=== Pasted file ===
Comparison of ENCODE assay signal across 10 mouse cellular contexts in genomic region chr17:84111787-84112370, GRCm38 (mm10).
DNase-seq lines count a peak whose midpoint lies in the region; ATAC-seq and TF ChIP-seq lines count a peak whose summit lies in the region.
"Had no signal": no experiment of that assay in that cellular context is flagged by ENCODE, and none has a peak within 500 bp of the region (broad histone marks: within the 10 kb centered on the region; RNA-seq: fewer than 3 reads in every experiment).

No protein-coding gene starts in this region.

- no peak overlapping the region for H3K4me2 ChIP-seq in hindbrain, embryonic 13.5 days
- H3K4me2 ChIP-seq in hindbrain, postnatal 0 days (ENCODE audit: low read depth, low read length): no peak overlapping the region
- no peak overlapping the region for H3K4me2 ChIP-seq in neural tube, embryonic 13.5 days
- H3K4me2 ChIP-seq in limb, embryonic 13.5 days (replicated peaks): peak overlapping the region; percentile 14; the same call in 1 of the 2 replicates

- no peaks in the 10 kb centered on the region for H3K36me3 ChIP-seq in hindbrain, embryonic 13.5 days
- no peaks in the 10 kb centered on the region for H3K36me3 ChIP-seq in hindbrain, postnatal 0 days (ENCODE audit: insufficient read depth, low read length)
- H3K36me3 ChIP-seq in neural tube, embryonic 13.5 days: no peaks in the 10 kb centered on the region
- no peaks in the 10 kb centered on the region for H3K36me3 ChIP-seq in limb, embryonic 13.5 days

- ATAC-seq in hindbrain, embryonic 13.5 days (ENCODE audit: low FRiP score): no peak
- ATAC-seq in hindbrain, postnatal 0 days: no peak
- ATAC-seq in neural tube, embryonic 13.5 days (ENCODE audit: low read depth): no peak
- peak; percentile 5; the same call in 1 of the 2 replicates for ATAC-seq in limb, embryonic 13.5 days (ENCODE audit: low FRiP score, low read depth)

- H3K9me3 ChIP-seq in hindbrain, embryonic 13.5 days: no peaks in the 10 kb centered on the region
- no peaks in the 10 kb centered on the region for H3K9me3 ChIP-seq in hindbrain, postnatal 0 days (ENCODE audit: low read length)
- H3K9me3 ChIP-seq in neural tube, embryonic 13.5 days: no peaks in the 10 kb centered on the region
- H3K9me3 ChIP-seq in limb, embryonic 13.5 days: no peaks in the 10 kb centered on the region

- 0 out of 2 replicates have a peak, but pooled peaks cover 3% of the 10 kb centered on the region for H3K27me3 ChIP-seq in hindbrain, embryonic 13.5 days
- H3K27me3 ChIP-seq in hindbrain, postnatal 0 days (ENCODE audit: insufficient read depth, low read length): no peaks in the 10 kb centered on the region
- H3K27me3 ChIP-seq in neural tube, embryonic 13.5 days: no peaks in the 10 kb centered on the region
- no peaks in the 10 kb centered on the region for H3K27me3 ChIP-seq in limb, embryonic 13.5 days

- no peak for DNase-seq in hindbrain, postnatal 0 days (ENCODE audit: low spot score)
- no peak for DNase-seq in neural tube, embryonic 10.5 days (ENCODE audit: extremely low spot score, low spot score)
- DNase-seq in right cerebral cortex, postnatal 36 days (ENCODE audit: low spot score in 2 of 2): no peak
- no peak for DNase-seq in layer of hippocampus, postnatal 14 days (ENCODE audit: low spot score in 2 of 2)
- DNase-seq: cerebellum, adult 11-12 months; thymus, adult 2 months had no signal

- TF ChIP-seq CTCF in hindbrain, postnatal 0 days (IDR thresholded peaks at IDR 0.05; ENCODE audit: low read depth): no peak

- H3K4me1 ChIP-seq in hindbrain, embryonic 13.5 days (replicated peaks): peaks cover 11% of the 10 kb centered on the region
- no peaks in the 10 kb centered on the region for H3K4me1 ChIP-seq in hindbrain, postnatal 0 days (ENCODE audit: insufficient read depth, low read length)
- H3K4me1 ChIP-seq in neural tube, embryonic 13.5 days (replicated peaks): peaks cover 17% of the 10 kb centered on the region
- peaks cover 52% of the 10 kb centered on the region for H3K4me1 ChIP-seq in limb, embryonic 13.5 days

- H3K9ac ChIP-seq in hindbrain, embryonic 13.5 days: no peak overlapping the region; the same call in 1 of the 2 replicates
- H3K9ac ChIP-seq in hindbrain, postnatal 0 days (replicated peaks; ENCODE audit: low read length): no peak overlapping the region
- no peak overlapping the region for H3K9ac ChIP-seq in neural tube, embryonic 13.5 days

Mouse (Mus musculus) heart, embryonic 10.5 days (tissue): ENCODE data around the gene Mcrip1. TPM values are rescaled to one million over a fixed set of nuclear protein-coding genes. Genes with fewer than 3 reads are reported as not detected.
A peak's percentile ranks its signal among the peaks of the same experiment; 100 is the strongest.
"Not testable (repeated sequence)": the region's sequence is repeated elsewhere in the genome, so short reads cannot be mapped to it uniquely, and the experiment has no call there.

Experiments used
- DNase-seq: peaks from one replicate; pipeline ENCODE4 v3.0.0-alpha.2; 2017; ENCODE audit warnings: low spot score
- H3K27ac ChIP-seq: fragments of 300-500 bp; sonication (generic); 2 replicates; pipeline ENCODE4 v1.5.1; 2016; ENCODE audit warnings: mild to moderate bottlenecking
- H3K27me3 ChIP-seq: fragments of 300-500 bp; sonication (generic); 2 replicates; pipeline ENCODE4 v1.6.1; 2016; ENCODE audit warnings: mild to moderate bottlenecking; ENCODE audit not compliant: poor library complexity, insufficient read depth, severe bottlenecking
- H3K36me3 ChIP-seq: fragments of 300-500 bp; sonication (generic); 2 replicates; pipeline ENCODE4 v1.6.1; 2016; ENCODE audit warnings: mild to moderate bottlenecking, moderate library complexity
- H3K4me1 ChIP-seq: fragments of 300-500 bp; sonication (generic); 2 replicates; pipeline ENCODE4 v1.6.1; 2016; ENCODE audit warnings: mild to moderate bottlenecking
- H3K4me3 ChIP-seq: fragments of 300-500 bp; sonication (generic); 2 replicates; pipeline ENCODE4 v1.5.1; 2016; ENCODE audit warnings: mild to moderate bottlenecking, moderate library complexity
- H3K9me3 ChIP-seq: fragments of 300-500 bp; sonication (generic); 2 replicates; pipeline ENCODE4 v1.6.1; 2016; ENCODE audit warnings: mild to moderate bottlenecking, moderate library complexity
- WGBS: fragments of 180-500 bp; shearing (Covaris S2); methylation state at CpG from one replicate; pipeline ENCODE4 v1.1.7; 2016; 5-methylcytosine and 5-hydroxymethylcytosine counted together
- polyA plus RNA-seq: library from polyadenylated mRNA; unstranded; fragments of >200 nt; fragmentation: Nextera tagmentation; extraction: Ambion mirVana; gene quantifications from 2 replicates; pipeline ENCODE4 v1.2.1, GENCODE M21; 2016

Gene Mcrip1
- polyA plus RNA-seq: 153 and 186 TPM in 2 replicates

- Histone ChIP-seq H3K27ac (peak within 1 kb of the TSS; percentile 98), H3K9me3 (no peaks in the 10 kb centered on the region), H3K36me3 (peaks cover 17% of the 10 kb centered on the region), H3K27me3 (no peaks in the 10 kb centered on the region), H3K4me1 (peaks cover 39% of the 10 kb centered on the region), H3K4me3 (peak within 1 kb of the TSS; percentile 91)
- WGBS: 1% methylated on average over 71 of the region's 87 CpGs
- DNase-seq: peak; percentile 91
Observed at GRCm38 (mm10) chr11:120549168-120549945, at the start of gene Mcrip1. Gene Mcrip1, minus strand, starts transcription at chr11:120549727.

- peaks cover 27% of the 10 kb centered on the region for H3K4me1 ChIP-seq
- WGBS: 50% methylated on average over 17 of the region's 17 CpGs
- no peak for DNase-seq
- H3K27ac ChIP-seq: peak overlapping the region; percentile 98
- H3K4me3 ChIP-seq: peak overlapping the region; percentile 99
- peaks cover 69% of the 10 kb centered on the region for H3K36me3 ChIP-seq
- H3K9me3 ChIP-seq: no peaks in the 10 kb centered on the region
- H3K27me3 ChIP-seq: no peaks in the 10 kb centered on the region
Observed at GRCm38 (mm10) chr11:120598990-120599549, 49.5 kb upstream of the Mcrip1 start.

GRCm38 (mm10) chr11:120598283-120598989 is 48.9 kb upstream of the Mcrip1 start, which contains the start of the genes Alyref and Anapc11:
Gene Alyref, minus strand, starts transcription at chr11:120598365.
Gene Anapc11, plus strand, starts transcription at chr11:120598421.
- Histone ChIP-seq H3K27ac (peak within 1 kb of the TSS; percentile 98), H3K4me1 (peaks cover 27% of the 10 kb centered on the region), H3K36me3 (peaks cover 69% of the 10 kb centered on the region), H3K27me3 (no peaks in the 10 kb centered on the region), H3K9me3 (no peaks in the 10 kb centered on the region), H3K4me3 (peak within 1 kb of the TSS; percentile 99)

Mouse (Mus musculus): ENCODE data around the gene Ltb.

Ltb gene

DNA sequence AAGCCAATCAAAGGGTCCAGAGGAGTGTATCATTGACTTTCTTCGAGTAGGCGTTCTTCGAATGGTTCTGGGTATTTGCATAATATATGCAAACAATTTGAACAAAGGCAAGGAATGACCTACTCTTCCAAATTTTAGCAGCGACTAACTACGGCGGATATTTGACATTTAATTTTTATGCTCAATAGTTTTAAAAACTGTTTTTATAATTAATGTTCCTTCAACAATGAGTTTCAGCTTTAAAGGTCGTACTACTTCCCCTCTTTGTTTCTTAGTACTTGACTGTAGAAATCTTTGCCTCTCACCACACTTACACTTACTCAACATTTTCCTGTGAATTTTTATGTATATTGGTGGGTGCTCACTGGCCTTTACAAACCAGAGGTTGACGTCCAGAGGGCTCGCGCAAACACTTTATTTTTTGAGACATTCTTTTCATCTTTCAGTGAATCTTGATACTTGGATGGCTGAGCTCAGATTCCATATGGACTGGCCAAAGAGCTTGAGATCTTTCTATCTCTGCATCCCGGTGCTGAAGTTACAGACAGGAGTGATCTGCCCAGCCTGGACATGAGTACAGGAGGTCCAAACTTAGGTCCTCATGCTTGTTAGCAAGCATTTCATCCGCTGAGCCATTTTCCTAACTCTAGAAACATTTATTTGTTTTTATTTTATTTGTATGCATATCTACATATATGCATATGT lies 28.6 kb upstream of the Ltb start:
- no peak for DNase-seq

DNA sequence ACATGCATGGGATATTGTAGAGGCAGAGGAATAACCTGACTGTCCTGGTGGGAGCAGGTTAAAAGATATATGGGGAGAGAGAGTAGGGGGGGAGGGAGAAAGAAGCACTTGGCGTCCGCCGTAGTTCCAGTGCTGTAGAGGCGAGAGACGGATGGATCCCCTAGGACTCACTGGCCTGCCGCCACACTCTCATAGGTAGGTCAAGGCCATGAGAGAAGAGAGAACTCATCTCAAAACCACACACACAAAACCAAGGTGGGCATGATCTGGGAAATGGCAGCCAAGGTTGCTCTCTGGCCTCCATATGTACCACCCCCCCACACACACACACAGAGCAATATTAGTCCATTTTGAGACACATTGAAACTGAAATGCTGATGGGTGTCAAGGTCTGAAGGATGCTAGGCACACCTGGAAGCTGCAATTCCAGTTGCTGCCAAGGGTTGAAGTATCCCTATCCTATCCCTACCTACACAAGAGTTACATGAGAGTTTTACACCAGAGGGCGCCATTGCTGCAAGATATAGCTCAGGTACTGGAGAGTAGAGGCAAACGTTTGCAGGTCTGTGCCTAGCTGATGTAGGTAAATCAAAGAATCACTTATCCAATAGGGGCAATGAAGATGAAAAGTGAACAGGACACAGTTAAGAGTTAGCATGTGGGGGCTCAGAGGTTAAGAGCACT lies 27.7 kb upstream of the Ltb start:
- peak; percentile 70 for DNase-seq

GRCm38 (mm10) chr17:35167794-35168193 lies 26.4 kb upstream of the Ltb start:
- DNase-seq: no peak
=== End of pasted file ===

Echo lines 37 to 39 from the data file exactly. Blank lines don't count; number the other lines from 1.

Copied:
- no peak overlapping the region for H3K9ac ChIP-seq in neural tube, embryonic 13.5 days

Mouse (Mus musculus) heart, embryonic 10.5 days (tissue): ENCODE data around the gene Mcrip1. TPM values are rescaled to one million over a fixed set of nuclear protein-coding genes. Genes with fewer than 3 reads are reported as not detected.
A peak's percentile ranks its signal among the peaks of the same experiment; 100 is the strongest.